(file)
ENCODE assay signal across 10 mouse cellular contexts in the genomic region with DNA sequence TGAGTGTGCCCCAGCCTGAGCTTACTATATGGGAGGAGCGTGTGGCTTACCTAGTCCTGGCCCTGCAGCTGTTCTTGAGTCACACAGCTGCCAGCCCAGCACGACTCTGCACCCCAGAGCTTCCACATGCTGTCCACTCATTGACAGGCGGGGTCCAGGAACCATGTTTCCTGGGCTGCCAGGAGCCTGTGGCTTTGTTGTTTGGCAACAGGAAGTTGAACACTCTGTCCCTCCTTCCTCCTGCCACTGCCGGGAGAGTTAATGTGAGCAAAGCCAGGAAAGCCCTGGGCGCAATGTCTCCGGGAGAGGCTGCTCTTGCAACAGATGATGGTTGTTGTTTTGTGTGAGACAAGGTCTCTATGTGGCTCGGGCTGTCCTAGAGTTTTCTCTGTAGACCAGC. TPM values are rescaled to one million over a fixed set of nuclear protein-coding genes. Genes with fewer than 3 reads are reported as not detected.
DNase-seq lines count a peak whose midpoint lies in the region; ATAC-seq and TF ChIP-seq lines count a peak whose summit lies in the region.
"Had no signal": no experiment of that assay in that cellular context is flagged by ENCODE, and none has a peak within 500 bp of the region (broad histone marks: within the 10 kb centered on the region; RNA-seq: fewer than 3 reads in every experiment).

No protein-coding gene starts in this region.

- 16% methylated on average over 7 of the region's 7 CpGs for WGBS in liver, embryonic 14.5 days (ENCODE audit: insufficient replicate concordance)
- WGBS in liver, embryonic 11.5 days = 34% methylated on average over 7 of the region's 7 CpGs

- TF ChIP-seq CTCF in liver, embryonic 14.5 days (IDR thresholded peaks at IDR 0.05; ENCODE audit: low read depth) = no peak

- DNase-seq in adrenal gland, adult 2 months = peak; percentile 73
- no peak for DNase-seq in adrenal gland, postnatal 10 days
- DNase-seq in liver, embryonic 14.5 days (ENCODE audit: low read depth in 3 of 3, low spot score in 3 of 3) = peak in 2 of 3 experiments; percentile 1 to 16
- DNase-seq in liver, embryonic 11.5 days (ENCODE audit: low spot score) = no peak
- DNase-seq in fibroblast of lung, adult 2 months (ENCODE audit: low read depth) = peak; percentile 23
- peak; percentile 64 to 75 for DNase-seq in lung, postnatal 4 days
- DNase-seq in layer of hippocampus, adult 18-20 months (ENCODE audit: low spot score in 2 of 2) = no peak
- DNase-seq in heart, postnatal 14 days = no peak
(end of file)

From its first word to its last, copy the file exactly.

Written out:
ENCODE assay signal across 10 mouse cellular contexts in the genomic region with DNA sequence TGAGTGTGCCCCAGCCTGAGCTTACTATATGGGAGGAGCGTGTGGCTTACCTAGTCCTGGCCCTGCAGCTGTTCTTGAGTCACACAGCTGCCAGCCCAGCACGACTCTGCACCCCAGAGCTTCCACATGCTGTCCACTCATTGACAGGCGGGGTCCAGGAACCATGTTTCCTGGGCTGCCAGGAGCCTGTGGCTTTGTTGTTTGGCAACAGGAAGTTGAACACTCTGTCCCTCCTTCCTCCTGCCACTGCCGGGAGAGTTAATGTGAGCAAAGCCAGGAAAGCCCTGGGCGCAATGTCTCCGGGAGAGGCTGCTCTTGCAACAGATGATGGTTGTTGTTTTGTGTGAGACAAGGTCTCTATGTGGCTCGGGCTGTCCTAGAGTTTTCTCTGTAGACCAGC. TPM values are rescaled to one million over a fixed set of nuclear protein-coding genes. Genes with fewer than 3 reads are reported as not detected.
DNase-seq lines count a peak whose midpoint lies in the region; ATAC-seq and TF ChIP-seq lines count a peak whose summit lies in the region.
"Had no signal": no experiment of that assay in that cellular context is flagged by ENCODE, and none has a peak within 500 bp of the region (broad histone marks: within the 10 kb centered on the region; RNA-seq: fewer than 3 reads in every experiment).

No protein-coding gene starts in this region.

- 16% methylated on average over 7 of the region's 7 CpGs for WGBS in liver, embryonic 14.5 days (ENCODE audit: insufficient replicate concordance)
- WGBS in liver, embryonic 11.5 days = 34% methylated on average over 7 of the region's 7 CpGs

- TF ChIP-seq CTCF in liver, embryonic 14.5 days (IDR thresholded peaks at IDR 0.05; ENCODE audit: low read depth) = no peak

- DNase-seq in adrenal gland, adult 2 months = peak; percentile 73
- no peak for DNase-seq in adrenal gland, postnatal 10 days
- DNase-seq in liver, embryonic 14.5 days (ENCODE audit: low read depth in 3 of 3, low spot score in 3 of 3) = peak in 2 of 3 experiments; percentile 1 to 16
- DNase-seq in liver, embryonic 11.5 days (ENCODE audit: low spot score) = no peak
- DNase-seq in fibroblast of lung, adult 2 months (ENCODE audit: low read depth) = peak; percentile 23
- peak; percentile 64 to 75 for DNase-seq in lung, postnatal 4 days
- DNase-seq in layer of hippocampus, adult 18-20 months (ENCODE audit: low spot score in 2 of 2) = no peak
- DNase-seq in heart, postnatal 14 days = no peak